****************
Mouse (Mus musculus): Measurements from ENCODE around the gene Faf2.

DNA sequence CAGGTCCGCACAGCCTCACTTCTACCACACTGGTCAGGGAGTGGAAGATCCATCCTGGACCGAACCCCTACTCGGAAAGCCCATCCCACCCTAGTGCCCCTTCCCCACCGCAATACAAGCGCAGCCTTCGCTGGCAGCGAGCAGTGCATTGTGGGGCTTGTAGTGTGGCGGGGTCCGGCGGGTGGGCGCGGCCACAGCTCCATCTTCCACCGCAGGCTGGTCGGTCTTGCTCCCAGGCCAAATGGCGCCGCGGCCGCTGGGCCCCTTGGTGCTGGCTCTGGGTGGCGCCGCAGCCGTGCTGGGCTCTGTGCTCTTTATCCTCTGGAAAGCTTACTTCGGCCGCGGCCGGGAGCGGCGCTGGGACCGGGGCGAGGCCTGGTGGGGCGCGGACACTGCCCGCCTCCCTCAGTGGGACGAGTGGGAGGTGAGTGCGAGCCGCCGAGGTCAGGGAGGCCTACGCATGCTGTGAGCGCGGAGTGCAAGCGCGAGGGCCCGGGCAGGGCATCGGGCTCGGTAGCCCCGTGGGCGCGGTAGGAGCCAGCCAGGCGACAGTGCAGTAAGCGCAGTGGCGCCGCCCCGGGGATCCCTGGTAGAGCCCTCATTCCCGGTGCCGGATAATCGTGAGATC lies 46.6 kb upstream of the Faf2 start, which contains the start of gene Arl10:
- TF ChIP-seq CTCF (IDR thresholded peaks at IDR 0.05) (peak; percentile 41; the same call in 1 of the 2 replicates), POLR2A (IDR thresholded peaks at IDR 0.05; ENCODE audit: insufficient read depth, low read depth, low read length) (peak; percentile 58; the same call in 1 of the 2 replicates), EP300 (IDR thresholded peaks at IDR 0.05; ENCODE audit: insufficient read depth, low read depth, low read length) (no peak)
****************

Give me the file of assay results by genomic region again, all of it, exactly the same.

Mouse (Mus musculus): Measurements from ENCODE around the gene Faf2.

DNA sequence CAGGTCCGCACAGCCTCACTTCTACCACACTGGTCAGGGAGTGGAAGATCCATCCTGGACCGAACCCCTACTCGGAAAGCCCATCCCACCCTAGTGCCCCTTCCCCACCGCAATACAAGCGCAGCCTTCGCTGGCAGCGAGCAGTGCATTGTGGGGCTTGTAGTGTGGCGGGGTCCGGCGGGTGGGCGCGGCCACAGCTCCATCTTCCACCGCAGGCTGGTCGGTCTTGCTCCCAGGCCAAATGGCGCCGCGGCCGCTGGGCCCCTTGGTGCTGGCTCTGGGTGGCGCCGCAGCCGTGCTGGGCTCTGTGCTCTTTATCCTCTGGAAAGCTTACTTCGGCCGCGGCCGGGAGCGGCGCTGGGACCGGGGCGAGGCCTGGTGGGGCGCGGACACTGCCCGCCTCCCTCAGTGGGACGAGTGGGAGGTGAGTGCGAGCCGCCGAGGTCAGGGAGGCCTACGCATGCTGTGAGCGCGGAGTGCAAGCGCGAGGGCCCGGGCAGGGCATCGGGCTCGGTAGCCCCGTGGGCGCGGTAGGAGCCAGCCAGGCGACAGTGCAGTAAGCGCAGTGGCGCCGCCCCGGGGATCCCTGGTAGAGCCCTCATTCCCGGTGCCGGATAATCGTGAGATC lies 46.6 kb upstream of the Faf2 start, which contains the start of gene Arl10:
- TF ChIP-seq CTCF (IDR thresholded peaks at IDR 0.05) (peak; percentile 41; the same call in 1 of the 2 replicates), POLR2A (IDR thresholded peaks at IDR 0.05; ENCODE audit: insufficient read depth, low read depth, low read length) (peak; percentile 58; the same call in 1 of the 2 replicates), EP300 (IDR thresholded peaks at IDR 0.05; ENCODE audit: insufficient read depth, low read depth, low read length) (no peak)